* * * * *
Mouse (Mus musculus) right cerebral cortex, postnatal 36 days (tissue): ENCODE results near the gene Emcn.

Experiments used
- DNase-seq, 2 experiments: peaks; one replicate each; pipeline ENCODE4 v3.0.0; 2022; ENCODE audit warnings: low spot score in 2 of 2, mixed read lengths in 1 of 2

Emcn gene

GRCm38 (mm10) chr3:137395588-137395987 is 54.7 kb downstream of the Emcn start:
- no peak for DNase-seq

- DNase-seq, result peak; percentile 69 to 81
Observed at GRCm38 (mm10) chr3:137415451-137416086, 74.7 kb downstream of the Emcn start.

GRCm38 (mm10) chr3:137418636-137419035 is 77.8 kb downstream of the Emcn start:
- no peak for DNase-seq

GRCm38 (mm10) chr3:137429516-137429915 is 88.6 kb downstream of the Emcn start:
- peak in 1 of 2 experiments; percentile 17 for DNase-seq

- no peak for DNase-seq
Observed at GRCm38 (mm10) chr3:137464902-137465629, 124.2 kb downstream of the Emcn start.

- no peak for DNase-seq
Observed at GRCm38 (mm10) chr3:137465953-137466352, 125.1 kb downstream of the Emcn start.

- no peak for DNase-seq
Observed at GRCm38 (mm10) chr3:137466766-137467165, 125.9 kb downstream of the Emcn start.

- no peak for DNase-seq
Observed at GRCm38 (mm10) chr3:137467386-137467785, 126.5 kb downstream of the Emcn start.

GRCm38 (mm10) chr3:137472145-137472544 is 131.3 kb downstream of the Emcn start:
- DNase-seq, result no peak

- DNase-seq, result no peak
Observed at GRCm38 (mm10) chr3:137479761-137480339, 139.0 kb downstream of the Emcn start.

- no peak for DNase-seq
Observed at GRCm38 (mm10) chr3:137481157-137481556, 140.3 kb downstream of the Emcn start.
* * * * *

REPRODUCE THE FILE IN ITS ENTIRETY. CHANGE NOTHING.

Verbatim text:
Mouse (Mus musculus) right cerebral cortex, postnatal 36 days (tissue): ENCODE results near the gene Emcn.

Experiments used
- DNase-seq, 2 experiments: peaks; one replicate each; pipeline ENCODE4 v3.0.0; 2022; ENCODE audit warnings: low spot score in 2 of 2, mixed read lengths in 1 of 2

Emcn gene

GRCm38 (mm10) chr3:137395588-137395987 is 54.7 kb downstream of the Emcn start:
- no peak for DNase-seq

- DNase-seq, result peak; percentile 69 to 81
Observed at GRCm38 (mm10) chr3:137415451-137416086, 74.7 kb downstream of the Emcn start.

GRCm38 (mm10) chr3:137418636-137419035 is 77.8 kb downstream of the Emcn start:
- no peak for DNase-seq

GRCm38 (mm10) chr3:137429516-137429915 is 88.6 kb downstream of the Emcn start:
- peak in 1 of 2 experiments; percentile 17 for DNase-seq

- no peak for DNase-seq
Observed at GRCm38 (mm10) chr3:137464902-137465629, 124.2 kb downstream of the Emcn start.

- no peak for DNase-seq
Observed at GRCm38 (mm10) chr3:137465953-137466352, 125.1 kb downstream of the Emcn start.

- no peak for DNase-seq
Observed at GRCm38 (mm10) chr3:137466766-137467165, 125.9 kb downstream of the Emcn start.

- no peak for DNase-seq
Observed at GRCm38 (mm10) chr3:137467386-137467785, 126.5 kb downstream of the Emcn start.

GRCm38 (mm10) chr3:137472145-137472544 is 131.3 kb downstream of the Emcn start:
- DNase-seq, result no peak

- DNase-seq, result no peak
Observed at GRCm38 (mm10) chr3:137479761-137480339, 139.0 kb downstream of the Emcn start.

- no peak for DNase-seq
Observed at GRCm38 (mm10) chr3:137481157-137481556, 140.3 kb downstream of the Emcn start.